Departures (2008)
"Okuribito" (original title)

PG-13  |   |  Drama, Music  |  19 June 2009 (USA)
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Ratings: 8.1/10 from 36,679 users   Metascore: 68/100
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A newly unemployed cellist takes a job preparing the dead for funerals.



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Cast overview, first billed only:
Daigo Kobayashi
Tsutomu Yamazaki ...
Ikuei Sasaki
Ryôko Hirosue ...
Mika Kobayashi
Kazuko Yoshiyuki ...
Tsuyako Yamashita
Kimiko Yo ...
Yuriko Uemura
Takashi Sasano ...
Shokichi Hirata
Tetta Sugimoto ...
Tôru Minegishi ...
Yoshiki Kobayashi
Tatsuo Yamada ...
Yukari Tachibana
Tarô Ishida ...
Sanae Miyata ...
Naomi Togashi
Ryôsuke Ôtani ...
Tomeo's father
Mitsuyo Hoshino ...
Kazuko Kobayashi
Tatsuhito Okuda


Daigo Kobayashi is a devoted cellist in an orchestra that has just been dissolved and now finds himself without a job. Daigo decides to move back to his old hometown with his wife to look for work and start over. He answers a classified ad entitled "Departures" thinking it is an advertisement for a travel agency only to discover that the job is actually for a "Nokanshi" or "encoffineer," a funeral professional who prepares deceased bodies for burial and entry into the next life. While his wife and others despise the job, Daigo takes a certain pride in his work and begins to perfect the art of "Nokanshi," acting as a gentle gatekeeper between life and death, between the departed and the family of the departed. The film follows his profound and sometimes comical journey with death as he uncovers the wonder, joy and meaning of life and living. Written by Regent Releasing

Plot Summary | Add Synopsis


The gift of last memories


Drama | Music

Motion Picture Rating (MPAA)

Rated PG-13 for thematic material | See all certifications »

Parents Guide:





Release Date:

19 June 2009 (USA)  »

Also Known As:

Departures  »

Filming Locations:

Box Office

Opening Weekend:

$74,945 (USA) (29 May 2009)


$1,542,503 (USA) (11 June 2010)

Company Credits

Show detailed on  »

Technical Specs


Sound Mix:


Aspect Ratio:

1.85 : 1
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Did You Know?


Masahiro Motoki also learned how to play a cello for the earlier parts of the film. See more »


[first lines]
Daigo Kobayashi: [voice over narration] When I was a child winter didn't feel so cold. It's nearly two months since I moved home from Tokyo. It's been an awkward time.
See more »


Remade as Untitled Departures Remake See more »


Symphony No. 9 in D Minor, Op. 125 - 'Choral': IV. Presto, Allegro assai
Written by Ludwig van Beethoven
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User Reviews

the rituals that sustain us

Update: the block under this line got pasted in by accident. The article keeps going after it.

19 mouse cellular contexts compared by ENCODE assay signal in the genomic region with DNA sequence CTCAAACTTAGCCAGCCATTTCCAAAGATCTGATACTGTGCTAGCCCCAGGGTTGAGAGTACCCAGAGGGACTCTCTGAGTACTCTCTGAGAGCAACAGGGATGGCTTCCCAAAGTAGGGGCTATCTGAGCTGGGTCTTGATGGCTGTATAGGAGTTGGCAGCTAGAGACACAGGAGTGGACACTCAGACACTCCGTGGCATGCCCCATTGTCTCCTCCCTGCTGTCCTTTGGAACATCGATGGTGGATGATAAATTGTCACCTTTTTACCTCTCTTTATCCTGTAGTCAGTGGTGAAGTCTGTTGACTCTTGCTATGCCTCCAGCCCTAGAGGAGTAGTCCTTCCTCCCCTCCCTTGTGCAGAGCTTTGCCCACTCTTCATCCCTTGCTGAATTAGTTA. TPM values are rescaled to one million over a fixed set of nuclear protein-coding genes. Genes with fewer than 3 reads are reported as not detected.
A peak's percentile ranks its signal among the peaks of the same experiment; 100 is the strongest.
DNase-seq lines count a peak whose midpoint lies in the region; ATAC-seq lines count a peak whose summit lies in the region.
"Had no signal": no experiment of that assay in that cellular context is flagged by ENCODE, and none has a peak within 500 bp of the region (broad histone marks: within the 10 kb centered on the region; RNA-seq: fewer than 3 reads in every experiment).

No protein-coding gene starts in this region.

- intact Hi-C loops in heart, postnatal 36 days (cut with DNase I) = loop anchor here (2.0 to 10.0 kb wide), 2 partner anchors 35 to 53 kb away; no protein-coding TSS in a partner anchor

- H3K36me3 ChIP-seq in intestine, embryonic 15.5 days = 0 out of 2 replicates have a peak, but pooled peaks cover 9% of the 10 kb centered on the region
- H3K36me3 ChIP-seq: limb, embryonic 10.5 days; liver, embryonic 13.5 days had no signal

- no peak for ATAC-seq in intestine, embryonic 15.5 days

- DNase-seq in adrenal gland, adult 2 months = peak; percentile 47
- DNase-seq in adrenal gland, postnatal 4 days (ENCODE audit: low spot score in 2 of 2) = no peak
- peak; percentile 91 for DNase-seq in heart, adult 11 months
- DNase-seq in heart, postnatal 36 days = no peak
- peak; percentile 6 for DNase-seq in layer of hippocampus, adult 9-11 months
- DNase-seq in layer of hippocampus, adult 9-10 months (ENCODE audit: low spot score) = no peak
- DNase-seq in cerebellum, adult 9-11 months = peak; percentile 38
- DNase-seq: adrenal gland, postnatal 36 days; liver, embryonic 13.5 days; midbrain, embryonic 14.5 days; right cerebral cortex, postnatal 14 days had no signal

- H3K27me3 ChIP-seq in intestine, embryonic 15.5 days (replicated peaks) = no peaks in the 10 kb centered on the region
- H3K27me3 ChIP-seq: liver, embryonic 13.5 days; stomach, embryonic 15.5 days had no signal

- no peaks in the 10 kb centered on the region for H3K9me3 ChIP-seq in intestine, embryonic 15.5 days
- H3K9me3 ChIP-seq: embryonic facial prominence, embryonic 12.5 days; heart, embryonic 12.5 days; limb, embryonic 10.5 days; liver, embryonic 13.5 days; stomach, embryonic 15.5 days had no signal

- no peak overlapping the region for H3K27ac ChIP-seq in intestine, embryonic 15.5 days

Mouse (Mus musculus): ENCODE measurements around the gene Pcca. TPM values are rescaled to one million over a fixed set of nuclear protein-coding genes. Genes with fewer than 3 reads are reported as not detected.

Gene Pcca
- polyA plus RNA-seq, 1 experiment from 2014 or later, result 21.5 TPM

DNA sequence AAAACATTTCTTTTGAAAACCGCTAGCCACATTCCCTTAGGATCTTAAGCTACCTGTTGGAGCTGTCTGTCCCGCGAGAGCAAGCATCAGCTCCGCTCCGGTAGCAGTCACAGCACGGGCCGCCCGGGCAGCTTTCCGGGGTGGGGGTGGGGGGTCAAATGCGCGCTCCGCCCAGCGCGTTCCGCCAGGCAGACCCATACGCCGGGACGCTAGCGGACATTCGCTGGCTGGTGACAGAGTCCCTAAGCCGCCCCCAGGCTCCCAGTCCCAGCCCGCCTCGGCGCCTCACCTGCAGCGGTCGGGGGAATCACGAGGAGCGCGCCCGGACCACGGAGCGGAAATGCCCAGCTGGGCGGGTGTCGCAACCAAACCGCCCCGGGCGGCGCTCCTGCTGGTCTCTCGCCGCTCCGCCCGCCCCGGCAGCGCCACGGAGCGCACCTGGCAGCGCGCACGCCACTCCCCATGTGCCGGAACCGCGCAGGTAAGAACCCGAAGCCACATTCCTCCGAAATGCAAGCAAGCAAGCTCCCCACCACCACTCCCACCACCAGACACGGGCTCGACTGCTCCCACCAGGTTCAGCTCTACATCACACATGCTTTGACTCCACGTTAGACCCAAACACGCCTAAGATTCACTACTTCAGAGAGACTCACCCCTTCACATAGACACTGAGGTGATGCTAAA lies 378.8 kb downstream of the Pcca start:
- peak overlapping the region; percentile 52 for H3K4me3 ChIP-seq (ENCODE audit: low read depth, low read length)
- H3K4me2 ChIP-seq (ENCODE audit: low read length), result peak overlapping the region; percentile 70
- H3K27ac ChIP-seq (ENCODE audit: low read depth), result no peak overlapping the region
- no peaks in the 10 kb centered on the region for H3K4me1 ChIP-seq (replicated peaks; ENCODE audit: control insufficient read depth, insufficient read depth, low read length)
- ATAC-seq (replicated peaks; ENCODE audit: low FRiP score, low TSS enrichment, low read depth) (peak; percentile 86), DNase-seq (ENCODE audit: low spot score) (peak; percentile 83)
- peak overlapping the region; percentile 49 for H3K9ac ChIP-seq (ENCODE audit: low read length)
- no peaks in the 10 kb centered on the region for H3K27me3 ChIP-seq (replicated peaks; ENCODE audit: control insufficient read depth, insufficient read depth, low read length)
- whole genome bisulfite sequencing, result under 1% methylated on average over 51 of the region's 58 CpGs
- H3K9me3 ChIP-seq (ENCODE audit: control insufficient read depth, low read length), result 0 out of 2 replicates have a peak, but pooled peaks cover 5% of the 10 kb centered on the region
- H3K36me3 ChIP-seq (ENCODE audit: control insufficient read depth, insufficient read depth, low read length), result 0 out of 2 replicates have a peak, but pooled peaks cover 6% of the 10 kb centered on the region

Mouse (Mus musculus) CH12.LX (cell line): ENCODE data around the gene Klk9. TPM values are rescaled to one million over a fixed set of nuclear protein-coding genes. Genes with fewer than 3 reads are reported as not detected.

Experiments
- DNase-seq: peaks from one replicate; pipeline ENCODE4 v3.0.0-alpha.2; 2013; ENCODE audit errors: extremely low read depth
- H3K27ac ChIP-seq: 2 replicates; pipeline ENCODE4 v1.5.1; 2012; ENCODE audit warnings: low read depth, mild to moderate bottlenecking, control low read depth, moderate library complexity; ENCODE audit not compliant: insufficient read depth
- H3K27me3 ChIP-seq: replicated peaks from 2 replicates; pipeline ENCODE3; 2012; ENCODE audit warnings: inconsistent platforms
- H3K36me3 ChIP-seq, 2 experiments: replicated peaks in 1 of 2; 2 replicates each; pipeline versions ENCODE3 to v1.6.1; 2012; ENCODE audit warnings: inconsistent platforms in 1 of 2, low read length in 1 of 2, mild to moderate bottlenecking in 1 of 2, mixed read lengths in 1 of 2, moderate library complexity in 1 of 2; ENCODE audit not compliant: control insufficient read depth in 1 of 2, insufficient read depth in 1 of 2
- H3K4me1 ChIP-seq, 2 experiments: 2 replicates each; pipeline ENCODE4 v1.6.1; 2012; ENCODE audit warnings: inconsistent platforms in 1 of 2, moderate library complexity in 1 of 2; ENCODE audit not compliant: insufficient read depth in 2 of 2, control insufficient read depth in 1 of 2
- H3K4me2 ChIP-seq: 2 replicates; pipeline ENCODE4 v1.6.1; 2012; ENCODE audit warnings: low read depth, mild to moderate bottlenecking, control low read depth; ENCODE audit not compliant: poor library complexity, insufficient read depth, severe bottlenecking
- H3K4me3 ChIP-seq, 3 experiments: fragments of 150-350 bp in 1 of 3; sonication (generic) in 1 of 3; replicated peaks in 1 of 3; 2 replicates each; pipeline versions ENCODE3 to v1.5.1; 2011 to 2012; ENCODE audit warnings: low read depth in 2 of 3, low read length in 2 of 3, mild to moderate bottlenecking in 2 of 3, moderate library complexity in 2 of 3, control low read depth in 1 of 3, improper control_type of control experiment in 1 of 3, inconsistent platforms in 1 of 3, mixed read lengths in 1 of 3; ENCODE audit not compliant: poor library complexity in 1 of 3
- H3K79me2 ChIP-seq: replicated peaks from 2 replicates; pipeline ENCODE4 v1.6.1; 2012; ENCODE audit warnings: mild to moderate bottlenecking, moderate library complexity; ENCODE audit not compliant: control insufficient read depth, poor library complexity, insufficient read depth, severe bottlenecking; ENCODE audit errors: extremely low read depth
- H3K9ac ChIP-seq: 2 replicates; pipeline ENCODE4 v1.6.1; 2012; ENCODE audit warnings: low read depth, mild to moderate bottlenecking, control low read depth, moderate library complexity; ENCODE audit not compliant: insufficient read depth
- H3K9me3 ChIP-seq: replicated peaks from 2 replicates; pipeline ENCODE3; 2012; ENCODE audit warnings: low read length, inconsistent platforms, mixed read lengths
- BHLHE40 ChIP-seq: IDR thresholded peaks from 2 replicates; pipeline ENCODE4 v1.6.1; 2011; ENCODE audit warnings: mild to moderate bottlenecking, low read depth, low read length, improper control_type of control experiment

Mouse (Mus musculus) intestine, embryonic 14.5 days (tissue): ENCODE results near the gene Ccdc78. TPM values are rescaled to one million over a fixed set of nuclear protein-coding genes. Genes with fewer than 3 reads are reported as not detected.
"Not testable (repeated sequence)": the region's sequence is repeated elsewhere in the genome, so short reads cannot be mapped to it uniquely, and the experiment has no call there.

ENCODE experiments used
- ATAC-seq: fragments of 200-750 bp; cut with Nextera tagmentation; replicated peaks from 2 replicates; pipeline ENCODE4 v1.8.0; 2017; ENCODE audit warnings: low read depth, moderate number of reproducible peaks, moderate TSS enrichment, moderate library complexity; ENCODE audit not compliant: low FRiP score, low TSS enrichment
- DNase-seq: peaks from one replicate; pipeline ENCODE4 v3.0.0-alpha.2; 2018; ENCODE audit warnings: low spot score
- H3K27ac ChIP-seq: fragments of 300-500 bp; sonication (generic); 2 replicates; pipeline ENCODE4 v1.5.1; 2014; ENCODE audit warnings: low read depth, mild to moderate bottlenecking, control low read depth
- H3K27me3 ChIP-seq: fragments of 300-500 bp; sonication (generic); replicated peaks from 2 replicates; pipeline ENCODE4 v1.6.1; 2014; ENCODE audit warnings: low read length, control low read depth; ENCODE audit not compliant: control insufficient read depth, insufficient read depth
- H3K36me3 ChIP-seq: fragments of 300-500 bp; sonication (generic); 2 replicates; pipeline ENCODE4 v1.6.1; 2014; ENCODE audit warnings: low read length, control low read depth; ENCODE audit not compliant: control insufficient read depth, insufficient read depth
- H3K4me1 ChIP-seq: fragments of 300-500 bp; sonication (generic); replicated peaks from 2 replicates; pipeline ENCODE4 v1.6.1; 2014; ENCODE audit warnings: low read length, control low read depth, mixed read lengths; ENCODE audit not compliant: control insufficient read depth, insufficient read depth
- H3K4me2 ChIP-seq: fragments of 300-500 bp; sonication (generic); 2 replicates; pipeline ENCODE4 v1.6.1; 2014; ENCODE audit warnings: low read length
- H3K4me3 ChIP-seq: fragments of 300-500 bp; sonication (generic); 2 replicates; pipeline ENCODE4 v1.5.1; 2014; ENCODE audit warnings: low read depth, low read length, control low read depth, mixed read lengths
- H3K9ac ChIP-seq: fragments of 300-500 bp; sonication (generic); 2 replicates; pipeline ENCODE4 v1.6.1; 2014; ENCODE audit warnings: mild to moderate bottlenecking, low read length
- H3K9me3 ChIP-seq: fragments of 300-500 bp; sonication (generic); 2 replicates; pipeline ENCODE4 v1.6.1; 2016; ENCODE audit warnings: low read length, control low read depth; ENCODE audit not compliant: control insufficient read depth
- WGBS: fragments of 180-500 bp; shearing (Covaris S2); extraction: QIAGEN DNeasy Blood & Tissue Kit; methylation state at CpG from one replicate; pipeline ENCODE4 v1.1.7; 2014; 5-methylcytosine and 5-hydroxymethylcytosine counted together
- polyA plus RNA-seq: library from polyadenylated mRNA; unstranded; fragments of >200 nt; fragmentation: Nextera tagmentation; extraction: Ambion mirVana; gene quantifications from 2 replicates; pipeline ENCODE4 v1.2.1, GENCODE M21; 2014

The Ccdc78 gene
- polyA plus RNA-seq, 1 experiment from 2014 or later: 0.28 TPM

18 February 2009 | by (Japan) – See all my reviews

Almost three decades since starring in Juzo Itami's classic The Funeral, Tsutomu Yamazaki once more shines in a tale woven around the rituals, traditions and theatre involved in Japanese death rites. The irreverence that makes Itami's classic such a delight is present here. Daigo's first day on the job playing a stiff in a DVD for the funeral business comes back to haunt him in hilarious fashion later on. However, there is also reverence, the film respectfully pointing out that the people who do this necessary but thankless task do not deserve the disdain and revulsion that their profession often attracts.

Daigo loses his job as a cellist, returns to his inaka roots and stumbles into a job as an undertaker. Too ashamed to tell his wife, he slowly warms to his apprenticeship under the masterful tutelage of Sasaki. As he goes about his business, the inevitable traumas of a childhood long forgotten bubble to the surface as he goes about re-acquainting himself with the town. The conduit for the negative feelings towards his profession is Daigo's wife Mika, who takes punitive steps on discovering his new employment.

Screenwriter Kundo Koyama has to take credit for a script that moves along briskly, juxtaposing black farce with raw tenderness, all done seamlessly, and acutely observed. Lipstick on a corpse produces gales of laughter, and you are reminded that sometimes the best fun is had at funerals. Daigo moves towards a form of reconciliation and redemption through the promptings of those around him, and the comfort of his cello.

It would be all too easy for material like this to lurch into sappy sentimentality, but the film tugs at the heartstrings without overtly manipulating its audience. Motoki has to take some plaudits for this for a performance that amuses at times but hints at deep inner turmoil at others. Hirosue is less consistent, at times indulging in the head-bobbing, giggly, saccharine sweet girlishness that is the forte of the Japanese TV drama actress. She has one line in the climactic scene of such stunning obviousness I am surprised it stayed in, but for the most part she redeems herself in the tense interactions with Motoki over their differing views on his new career. Overall, she convinces as the supportive but put-upon wife.

From Kurosawa's Ikiru through The Funeral and now Okuribito, Japanese cinema has a rich vein of movies that exploit the rituals of death. How those rituals comfort us, enchant us, and see us through to a place where the pain still exists but might come to an end, is laid bare in Okuribito. It is an absorbing, moving tale, full of laughter and tears, that celebrates the intricate details of a Japanese rites of passage while laying bare their universal function. Best seen in the cinema, to get the full effect of the luscious orchestral score.

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